Please make sure to read the entire piece, especially noting how he takes the media to task for their mischaracterizations of the terrorists who committed this heinous act against school chldren. Pretty much sums up my feelings on the matter.
PHOTOGRAPHED from above, the body bags look empty. They seem to lie flat on the ground, and it’s only when you peer closer that you realise that that’s because the bodies in them are too small to fill the length of the bags. They’re children. Row upon row of dead children, more than a hundred of them, 150, more, many of them shot in the back as they tried to flee.
Flee from whom? Let’s take three representative responses: “Guerillas”, said The New York Times. “Chechen separatists”, ventured the BBC, eventually settling for “hostage-takers”. “Insurgents”, said The Guardian’s Isabel Hilton, hyper-rational to a fault: “Today’s hostage-taking,” she explained, “is more savage, born of the spread of asymmetrical warfare that pits small, weak and irregular forces against powerful military machines. No insurgent lives long if he fights such overwhelming force directly . . . If insurgent bullets cannot penetrate military armour, it makes little sense to shoot in that direction. Soft targets – the unprotected, the innocent, the uninvolved – become targets because they are available.”
And then there was Adam Nicolson in London’s Daily Telegraph, who filed one of those ornately anguished columns full of elevated, overwritten allusions – each child was “a Pieta, the archetype of pity. Each is a Cordelia carried on at the end of Act V” – and yet in a thousand words he’s too busy honing his limpid imagery to confront the fact that this foul deed had perpetrators, never mind the identity of those perpetrators.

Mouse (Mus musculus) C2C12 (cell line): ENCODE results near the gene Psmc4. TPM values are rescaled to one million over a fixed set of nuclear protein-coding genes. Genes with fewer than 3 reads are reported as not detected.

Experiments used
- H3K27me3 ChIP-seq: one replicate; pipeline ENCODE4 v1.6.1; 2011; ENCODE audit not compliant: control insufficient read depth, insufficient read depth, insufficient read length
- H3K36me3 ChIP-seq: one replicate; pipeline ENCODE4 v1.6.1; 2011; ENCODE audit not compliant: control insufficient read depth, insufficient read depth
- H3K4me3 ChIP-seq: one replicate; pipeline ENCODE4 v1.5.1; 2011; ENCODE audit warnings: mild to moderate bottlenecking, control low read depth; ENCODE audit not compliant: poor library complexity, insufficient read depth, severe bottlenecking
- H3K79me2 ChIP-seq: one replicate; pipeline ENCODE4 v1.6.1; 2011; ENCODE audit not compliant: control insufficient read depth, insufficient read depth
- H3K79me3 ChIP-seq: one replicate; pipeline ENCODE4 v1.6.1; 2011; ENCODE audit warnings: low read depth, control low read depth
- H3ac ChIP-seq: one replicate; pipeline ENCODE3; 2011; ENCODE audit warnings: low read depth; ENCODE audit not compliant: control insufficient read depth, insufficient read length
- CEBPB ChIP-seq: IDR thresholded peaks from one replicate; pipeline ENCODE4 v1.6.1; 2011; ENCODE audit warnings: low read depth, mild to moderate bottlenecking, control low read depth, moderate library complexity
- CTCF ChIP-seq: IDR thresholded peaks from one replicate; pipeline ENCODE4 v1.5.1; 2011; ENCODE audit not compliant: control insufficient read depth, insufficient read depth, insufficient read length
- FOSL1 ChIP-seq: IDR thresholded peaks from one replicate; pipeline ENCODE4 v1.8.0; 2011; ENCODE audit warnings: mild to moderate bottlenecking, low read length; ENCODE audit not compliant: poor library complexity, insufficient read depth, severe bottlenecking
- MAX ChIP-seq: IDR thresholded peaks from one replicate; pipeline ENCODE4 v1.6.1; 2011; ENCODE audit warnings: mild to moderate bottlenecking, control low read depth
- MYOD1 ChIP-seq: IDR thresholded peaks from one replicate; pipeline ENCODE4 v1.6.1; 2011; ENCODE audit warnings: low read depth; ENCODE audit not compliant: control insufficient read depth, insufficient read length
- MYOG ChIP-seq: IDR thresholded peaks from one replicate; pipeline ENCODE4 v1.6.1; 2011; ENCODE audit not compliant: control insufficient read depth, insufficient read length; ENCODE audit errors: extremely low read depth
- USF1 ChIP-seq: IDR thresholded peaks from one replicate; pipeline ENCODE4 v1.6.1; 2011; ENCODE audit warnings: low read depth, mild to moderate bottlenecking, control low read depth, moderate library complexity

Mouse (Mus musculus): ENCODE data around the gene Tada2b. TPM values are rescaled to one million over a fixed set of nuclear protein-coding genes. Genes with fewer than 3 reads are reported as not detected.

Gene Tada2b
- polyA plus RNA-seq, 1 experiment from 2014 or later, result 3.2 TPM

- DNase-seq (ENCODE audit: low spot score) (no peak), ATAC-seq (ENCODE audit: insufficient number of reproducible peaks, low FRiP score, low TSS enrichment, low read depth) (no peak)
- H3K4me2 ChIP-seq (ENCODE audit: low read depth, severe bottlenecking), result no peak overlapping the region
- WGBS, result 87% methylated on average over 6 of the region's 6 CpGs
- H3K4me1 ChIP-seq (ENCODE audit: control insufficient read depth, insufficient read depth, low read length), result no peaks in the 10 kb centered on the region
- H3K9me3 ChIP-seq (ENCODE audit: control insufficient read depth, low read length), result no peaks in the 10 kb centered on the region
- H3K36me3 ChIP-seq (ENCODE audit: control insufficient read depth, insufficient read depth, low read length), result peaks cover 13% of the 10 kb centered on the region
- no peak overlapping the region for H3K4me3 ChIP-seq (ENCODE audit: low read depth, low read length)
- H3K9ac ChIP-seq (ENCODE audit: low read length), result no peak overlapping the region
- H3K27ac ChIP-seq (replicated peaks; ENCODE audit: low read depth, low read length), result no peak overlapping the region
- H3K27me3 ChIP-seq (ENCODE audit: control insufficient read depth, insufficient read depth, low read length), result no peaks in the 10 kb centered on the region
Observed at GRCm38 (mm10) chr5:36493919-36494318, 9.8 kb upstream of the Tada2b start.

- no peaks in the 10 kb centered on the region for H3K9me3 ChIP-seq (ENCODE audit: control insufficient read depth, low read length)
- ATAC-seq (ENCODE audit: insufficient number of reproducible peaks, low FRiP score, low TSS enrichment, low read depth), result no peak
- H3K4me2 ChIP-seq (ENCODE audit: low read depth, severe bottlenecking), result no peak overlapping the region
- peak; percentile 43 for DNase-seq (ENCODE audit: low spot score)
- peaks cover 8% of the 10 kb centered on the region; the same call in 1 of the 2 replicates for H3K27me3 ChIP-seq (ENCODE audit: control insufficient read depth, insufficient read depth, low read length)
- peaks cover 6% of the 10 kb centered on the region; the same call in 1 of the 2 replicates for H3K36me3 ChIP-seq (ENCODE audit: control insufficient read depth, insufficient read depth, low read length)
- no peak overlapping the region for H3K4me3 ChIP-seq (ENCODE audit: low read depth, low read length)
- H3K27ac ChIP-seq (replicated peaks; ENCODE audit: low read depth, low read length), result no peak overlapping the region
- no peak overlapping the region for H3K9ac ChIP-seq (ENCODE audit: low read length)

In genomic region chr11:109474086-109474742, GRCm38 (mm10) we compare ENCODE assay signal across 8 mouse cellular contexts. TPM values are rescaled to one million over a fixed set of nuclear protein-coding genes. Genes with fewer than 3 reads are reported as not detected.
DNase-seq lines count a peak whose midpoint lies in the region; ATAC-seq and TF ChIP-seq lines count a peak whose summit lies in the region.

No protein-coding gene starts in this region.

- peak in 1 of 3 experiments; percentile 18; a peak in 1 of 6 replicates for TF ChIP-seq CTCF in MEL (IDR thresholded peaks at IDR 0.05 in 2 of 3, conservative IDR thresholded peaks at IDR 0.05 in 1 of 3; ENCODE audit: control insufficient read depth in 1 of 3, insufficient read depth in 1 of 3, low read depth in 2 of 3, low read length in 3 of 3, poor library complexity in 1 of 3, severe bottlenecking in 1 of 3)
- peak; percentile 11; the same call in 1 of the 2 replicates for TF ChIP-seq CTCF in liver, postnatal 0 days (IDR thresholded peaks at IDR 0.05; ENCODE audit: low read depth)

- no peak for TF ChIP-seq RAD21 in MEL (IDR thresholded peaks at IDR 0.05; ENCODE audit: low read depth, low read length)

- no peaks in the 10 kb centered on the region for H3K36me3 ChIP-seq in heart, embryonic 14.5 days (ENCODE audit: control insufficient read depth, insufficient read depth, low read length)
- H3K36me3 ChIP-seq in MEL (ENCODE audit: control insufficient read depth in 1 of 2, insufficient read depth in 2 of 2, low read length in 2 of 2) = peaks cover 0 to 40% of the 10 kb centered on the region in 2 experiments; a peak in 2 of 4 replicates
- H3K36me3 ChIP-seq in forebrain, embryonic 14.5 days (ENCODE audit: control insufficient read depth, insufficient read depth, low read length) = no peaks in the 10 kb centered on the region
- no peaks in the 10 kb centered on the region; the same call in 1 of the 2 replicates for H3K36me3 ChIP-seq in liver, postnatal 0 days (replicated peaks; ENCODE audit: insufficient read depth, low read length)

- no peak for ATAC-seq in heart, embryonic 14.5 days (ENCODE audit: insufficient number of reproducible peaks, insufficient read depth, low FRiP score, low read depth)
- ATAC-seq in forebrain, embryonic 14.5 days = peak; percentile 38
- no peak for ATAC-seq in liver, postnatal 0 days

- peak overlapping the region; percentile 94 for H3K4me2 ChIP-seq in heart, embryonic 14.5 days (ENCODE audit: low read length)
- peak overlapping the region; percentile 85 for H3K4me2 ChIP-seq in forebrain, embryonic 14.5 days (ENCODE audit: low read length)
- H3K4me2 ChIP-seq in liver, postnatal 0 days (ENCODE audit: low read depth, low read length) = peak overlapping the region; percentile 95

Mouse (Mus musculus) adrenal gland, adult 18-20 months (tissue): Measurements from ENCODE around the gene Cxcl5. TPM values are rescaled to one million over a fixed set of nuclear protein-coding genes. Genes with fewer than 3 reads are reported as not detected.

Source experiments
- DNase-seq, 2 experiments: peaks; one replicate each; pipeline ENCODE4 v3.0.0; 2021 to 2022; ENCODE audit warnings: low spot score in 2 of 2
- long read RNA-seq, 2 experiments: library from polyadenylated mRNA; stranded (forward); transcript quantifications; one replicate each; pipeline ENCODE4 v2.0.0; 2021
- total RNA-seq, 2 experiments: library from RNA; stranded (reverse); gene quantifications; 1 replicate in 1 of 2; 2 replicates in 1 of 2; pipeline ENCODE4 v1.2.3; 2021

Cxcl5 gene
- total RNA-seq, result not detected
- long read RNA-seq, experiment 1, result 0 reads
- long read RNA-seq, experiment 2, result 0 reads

Sorry, it won’t do. I remember a couple of days after September 11 writing in some column or other that weepy candlelight vigils were a cop-out: the issue wasn’t whether you were sad about the dead people but whether you wanted to do something about it. Three years on, that’s still the difference. We can all get upset about dead children, but unless you’re giving honest thought to what was responsible for the slaughter your tasteful elegies are no use. Nor are the hyper-rationalist theories about “asymmetrical warfare”.
For one thing, Hilton is wrong: insurgent bullets can “penetrate military armour”. A rabble with a few AKs and a couple of RPGs have managed to pick off a thousand men from the world’s most powerful military machine and prompt 75 per cent of Hilton’s colleagues in the Western media to declare Iraq a quagmire.
When your asymmetrical warfare strategy depends on gunning down schoolchildren, you’re getting way more asymmetrical than you need to be. The reality is that the IRA and ETA and the ANC and any number of secessionist and nationalist movements all the way back to the American revolutionaries could have seized schoolhouses and shot all the children.
But they didn’t. Because, if they had, there would have been widespread revulsion within the perpetrators’ own communities. To put it at its most tactful, that doesn’t seem to be an issue here.
So the particular character of this “insurgency” does not derive from the requirements of “asymmetrical warfare” but from . . . well, let’s see, what was the word missing from those three analyses of the Beslan massacre? Here’s a clue: half the dead “Chechen separatists” were not Chechens at all, but Arabs. And yet, tastefully tiptoeing round the subject, The New York Times couldn’t bring itself to use the words Muslim or Islamist, for fear presumably of offending multicultural sensibilities.